'Til I Can Make It on My Own

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"'Til I Can Make It on My Own"
Single by Tammy Wynette
from the album 'Til I Can Make It on My Own
B-side "Love Is Something Good for Everybody"
Released January 1976
Format 7-inch single
Recorded December 15, 1975
Studio Columbia Recording, Nashville, Tennessee
Genre Country
Length 3:02
Label Epic 8-50196
Songwriter(s) George Richey, Billy Sherrill, Tammy Wynette
Producer(s) Billy Sherrill
Tammy Wynette singles chronology
"I Still Believe in Fairy Tales"
(1975)
"'Til I Can Make It on My Own"
(1976)
"Golden Ring"
(1976)
"'Til I Can Make It on My Own"
Single by Kenny Rogers and Dottie West
from the album Classics
B-side "Midnight Flyer"
Released July 7, 1979
Genre Country
Label Liberty
Songwriter(s) George Richey, Billy Sherrill, Tammy Wynette
Producer(s) Larry Butler
Kenny Rogers singles chronology
"She Believes in Me"
(1979)
"'Til I Can Make It on My Own"
(1979)
"You Decorated My Life"
(1979)
Dottie West singles chronology
"All I Ever Need Is You"
(1979)
"'Til I Can Make It on My Own"
(1979)
"You Pick Me Up (And Put Me Down)"
(1979)

"'Til I Can Make It on My Own" is a song co-written and first recorded by American country music artist Tammy Wynette. It was released in January 1976 as the first single and title track from the album Til I Can Make It on My Own, the song was Tammy Wynette's fifteenth number one on the country charts. The single stayed at number one for one week and spent a total of eleven weeks on the country charts.[1] Wynette noted on multiple occasions that the song was her personal favourite of all that she had written or recorded, and it would remain a staple of her concerts for the remainder of her career. [1] Wynette wrote the song with George Richey and Billy Sherrill.

Cover versions[edit]

Kenny Rogers and Dottie West released their own version in July 1979 and took it up to #3 on the country charts. It was also covered by Billy Gilman on his 2000 album One Voice and by Martina McBride in 2005 on her Timeless album. Lulu Roman (of Hee Haw fame) released a cover on her 2013 album At Last featuring Georgette Jones (daughter of Tammy Wynette and George Jones) on harmony vocals. Georgette then released an album with this as the title track in 2013.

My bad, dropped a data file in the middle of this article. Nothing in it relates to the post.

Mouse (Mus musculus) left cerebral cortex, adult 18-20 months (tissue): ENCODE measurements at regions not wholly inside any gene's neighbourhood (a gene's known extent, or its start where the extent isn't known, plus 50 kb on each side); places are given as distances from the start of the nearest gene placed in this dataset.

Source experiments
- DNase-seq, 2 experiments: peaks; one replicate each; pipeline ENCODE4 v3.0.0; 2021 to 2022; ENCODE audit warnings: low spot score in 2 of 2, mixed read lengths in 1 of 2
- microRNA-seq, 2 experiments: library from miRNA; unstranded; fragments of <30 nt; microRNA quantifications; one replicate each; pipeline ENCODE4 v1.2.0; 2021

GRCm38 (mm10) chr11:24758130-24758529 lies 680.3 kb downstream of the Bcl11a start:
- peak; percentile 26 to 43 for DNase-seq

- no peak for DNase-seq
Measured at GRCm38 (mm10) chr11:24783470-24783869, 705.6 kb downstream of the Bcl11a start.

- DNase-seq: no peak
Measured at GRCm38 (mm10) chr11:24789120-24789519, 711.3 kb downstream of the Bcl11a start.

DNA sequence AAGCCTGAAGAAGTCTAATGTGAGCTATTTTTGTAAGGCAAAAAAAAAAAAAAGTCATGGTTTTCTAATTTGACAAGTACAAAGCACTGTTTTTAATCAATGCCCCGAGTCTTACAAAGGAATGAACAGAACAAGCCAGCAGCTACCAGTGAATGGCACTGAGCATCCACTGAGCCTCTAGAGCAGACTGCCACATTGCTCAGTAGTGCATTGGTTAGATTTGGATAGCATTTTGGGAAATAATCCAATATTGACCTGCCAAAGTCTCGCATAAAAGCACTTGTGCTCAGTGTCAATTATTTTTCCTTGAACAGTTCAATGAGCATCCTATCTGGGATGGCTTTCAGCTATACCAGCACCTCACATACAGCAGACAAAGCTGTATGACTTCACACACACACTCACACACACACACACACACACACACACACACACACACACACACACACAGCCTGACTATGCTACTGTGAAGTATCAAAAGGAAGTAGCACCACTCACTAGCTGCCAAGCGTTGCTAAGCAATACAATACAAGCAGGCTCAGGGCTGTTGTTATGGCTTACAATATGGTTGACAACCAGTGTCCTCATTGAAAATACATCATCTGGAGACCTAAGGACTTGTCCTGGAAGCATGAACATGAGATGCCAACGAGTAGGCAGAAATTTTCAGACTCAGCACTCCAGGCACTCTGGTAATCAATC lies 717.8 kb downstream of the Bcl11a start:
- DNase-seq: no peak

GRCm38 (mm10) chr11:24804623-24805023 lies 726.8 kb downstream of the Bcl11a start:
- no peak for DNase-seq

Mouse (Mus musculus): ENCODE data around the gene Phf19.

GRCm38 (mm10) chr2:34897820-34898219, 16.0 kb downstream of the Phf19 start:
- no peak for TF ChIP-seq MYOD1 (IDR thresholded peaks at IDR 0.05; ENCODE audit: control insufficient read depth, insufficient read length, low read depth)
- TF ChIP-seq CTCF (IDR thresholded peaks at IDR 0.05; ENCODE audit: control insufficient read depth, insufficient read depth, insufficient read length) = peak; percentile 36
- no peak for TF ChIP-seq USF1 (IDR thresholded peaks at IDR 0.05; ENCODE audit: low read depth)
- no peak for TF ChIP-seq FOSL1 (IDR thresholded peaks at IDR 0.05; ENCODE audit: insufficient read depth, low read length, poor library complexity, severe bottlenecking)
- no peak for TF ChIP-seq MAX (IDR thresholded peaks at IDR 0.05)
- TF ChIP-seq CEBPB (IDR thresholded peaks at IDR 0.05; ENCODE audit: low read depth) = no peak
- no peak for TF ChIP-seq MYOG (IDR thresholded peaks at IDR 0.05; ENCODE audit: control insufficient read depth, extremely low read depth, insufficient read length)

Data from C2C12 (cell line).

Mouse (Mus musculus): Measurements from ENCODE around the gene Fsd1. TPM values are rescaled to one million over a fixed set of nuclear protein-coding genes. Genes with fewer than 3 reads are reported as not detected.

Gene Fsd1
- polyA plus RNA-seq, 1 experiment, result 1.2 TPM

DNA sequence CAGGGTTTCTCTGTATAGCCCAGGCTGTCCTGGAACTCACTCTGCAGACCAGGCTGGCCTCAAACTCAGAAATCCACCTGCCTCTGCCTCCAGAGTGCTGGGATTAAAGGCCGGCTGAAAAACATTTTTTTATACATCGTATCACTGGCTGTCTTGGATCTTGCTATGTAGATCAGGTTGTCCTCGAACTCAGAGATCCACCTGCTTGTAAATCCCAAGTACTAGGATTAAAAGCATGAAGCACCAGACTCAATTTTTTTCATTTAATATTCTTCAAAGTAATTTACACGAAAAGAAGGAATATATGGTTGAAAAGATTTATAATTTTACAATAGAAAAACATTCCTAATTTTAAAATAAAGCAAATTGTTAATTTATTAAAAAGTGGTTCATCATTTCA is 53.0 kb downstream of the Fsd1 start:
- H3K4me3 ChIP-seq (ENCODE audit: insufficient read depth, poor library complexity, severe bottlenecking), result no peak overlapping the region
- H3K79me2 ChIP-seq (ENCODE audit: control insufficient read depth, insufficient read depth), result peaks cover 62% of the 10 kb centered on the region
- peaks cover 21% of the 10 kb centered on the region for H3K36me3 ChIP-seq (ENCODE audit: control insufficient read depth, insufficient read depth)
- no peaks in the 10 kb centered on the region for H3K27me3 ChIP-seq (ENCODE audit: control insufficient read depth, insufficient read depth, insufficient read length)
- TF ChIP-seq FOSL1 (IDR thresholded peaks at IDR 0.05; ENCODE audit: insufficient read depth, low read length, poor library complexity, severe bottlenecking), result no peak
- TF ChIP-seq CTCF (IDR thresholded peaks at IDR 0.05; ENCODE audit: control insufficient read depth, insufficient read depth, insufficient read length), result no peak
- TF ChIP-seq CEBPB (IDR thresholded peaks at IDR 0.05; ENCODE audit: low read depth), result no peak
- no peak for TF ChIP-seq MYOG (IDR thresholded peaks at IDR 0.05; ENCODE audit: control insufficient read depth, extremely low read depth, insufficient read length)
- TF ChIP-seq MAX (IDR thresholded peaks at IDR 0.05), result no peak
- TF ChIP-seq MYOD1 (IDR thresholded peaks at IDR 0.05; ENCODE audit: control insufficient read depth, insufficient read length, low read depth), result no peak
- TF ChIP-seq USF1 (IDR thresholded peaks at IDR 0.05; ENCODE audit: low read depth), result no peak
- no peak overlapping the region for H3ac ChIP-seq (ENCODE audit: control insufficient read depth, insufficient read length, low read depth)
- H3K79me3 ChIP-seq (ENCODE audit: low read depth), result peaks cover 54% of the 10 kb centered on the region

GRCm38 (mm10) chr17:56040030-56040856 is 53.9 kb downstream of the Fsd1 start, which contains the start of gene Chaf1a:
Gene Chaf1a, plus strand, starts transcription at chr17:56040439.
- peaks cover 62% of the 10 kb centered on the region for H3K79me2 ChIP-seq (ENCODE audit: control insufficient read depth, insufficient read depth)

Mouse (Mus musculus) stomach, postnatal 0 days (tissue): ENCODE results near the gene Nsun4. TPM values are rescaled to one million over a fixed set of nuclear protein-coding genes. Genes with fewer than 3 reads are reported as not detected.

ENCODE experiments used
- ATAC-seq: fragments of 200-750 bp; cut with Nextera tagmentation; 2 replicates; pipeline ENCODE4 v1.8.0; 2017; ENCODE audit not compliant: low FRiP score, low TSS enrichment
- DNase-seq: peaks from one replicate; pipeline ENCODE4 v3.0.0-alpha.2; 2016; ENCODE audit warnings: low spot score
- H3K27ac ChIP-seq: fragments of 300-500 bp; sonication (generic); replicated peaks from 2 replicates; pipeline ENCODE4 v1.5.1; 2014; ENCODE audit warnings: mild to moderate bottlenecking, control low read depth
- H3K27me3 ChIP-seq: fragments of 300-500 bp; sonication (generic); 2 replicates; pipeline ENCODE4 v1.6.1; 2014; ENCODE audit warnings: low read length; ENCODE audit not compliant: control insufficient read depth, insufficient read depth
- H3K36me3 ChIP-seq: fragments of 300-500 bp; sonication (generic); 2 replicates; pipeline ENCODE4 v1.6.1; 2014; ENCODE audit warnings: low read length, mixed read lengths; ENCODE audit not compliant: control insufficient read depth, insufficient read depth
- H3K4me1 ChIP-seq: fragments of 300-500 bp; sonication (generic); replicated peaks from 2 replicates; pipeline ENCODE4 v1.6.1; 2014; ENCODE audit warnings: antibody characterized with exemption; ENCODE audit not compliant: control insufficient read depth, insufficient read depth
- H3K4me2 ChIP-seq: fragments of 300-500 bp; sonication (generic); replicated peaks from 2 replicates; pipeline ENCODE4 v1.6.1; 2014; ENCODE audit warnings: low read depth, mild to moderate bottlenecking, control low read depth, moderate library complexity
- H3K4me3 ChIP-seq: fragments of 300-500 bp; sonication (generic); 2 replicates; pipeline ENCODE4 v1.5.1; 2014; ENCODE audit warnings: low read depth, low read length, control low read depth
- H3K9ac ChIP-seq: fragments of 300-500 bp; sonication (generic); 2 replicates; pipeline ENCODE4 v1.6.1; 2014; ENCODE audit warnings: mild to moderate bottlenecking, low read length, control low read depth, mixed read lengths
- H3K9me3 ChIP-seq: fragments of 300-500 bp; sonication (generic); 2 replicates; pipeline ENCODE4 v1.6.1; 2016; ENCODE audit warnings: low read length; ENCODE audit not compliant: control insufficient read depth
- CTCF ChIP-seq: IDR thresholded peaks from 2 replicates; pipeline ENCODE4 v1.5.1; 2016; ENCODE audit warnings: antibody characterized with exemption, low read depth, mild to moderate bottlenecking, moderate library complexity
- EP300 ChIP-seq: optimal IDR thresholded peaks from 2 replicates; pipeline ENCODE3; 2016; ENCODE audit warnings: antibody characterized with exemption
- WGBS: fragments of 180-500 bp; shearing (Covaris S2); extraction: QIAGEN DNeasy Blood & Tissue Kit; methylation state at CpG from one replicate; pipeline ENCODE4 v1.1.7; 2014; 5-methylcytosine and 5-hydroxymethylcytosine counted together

Charts[edit]

Tammy Wynette[edit]

Chart (1976) Peak
position
US Hot Country Songs (Billboard)[2] 1
US Billboard Hot 100[3] 84
US Adult Contemporary (Billboard)[4] 41
Canadian RPM Country Tracks 1
Canadian RPM Adult Contemporary Tracks 37

Kenny Rogers and Dottie West[edit]

Chart (1979) Peak
position
U.S. Billboard Hot Country Singles 3
Canadian RPM Country Tracks 1

References[edit]

  1. ^ Whitburn, Joel (2004). The Billboard Book Of Top 40 Country Hits: 1944-2006, Second edition. Record Research. p. 400. 
  2. ^ "Tammy Wynette – Chart history" Billboard Hot Country Songs for Tammy Wynette.
  3. ^ "Tammy Wynette – Chart history" Billboard Hot 100 for Tammy Wynette.
  4. ^ "Tammy Wynette – Chart history" Billboard Adult Contemporary for Tammy Wynette.
Preceded by
"You'll Lose a Good Thing"
by Freddy Fender
Billboard Hot Country Singles number-one single
(Tammy Wynette version)

April 10, 1976
Succeeded by
"Drinkin' My Baby (Off My Mind)"
by Eddie Rabbitt
Preceded by
"If I Let Her Come In"
by Ray Griff
RPM Country Tracks number-one single
(Tammy Wynette version)

May 1, 1976
Preceded by
"The Devil Went Down to Georgia"
by Charlie Daniels
RPM Country Tracks number-one single
(Kenny Rogers and Dottie West version)

September 22, 1979
Succeeded by
"Heartbreak Hotel"
by Willie Nelson and Leon Russell